Paul Draper replied to the last post and here is a little extract:
If the film eventually becomes a collaboration between yourself and the world why not collaborate from the off and write to pass to another to interpret in their direction or production? ...a good parent knows when to allow school, friends to influence their child, and so I think the writer should welcome artistic additions to his/her vision. Something beautiful may emerge you never even imagined.
Paul obviously has a point. And in fact I talked about the use of the fully collaborative method that created my short film WaterMelon a while ago in a previous post. Here I advocate the use of giving up elements of your film to allow an influx of ideas.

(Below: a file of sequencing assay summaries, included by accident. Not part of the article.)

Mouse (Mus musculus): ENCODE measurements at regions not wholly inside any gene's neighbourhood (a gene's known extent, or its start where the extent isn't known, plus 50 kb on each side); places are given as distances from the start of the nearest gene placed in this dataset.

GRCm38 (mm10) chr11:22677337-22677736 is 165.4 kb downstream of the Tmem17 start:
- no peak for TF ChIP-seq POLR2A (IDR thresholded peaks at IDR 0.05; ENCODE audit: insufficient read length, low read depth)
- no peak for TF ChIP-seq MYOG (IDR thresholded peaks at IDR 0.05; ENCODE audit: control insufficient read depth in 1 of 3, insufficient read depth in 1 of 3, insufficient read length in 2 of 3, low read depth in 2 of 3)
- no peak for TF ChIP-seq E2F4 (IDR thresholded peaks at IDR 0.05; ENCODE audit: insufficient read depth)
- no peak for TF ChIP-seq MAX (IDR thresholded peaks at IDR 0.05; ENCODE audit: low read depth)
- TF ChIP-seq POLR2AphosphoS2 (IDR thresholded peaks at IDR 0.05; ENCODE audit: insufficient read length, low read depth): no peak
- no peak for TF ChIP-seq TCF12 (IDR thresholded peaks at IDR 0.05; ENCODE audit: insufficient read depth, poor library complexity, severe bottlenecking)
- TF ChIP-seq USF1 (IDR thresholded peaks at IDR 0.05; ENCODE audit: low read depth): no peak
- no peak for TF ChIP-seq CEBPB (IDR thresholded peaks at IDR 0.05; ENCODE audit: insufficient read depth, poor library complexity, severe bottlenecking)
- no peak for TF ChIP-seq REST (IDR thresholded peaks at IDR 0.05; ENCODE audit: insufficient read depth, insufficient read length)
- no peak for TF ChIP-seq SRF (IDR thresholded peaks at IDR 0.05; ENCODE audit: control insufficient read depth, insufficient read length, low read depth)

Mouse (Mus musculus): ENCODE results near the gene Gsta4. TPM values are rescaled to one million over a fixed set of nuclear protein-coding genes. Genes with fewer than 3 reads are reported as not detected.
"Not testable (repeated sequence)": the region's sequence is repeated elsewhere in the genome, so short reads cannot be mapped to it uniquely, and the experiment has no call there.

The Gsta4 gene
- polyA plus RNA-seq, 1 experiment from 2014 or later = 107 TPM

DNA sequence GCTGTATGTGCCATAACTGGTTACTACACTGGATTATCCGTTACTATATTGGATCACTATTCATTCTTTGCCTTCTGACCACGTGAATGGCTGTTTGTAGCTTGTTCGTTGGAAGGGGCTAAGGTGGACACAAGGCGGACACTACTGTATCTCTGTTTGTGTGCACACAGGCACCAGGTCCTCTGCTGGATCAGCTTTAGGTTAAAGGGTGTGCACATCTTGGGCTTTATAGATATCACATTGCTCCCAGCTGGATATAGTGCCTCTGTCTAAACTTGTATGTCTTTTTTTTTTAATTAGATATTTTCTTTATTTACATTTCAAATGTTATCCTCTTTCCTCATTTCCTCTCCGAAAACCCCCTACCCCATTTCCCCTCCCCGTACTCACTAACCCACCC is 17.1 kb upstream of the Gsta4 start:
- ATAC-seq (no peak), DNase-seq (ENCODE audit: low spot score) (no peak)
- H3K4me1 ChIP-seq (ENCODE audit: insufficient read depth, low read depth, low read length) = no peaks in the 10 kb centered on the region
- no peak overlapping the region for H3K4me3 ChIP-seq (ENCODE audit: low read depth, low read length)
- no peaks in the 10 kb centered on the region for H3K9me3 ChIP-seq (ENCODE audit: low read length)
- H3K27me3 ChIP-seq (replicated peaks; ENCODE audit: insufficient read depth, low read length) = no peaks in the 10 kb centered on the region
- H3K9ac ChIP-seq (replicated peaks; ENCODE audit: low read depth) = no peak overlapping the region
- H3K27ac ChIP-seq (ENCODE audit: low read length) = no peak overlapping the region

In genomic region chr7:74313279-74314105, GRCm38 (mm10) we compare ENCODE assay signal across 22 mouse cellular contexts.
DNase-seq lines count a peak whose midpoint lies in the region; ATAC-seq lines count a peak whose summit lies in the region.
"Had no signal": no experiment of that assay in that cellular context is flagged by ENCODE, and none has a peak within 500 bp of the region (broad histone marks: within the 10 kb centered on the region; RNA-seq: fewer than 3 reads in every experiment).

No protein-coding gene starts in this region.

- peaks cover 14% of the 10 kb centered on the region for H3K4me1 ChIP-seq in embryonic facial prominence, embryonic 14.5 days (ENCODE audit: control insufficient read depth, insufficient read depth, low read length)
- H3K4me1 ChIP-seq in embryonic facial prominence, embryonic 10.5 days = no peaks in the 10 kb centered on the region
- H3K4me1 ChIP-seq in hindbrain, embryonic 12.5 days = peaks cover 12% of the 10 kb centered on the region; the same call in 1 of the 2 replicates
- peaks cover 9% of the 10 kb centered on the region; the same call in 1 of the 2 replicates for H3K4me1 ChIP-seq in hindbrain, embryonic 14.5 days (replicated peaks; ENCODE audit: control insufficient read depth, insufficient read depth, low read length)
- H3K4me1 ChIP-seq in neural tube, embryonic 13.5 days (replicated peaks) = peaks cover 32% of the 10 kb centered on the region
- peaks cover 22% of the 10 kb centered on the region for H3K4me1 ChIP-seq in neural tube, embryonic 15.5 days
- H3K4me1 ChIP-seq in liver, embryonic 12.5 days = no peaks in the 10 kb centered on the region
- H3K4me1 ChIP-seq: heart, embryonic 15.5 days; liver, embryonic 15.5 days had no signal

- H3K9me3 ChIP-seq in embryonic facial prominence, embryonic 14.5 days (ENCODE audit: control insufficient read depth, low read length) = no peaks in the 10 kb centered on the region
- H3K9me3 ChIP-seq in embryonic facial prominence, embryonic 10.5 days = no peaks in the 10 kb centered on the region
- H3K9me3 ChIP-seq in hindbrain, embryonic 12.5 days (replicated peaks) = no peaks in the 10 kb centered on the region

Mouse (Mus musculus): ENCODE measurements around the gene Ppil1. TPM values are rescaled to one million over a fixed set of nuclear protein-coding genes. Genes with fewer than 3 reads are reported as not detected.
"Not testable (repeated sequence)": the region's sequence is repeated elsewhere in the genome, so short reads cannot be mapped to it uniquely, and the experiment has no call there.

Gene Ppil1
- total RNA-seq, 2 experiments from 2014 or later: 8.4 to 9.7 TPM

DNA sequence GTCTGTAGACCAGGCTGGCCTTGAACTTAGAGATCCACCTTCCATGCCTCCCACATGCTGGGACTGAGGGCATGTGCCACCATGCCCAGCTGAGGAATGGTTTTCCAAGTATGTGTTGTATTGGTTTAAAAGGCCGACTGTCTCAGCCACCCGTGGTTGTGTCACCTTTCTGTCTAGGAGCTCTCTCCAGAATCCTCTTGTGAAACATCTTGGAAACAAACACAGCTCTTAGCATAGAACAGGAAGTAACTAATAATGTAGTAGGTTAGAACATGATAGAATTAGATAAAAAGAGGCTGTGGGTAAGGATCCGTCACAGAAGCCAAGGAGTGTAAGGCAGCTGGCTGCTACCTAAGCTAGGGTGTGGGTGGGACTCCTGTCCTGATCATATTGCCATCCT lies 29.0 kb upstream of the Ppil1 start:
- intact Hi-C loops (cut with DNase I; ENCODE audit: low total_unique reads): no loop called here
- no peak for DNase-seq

But as the writer of the film, (and just the writer - if you had no hyphen) you are powerless to control what happens next. Does someone take your story and miss the point? Do they cast it against how you see it? Yes, maybe as Paul suggests this will be a fresh new direction. Or will it be a disaster? You won't know. Your sitting at home in front of a keyboard while someone adds a car chase to sex up your coming-of-age deeply felt drama.
Children need to leave home, yes. But do you sell them at the slave market? Wouldn't you worry if they didn't keep in touch?
Paul's film is available to watch on the BBC Film Network site.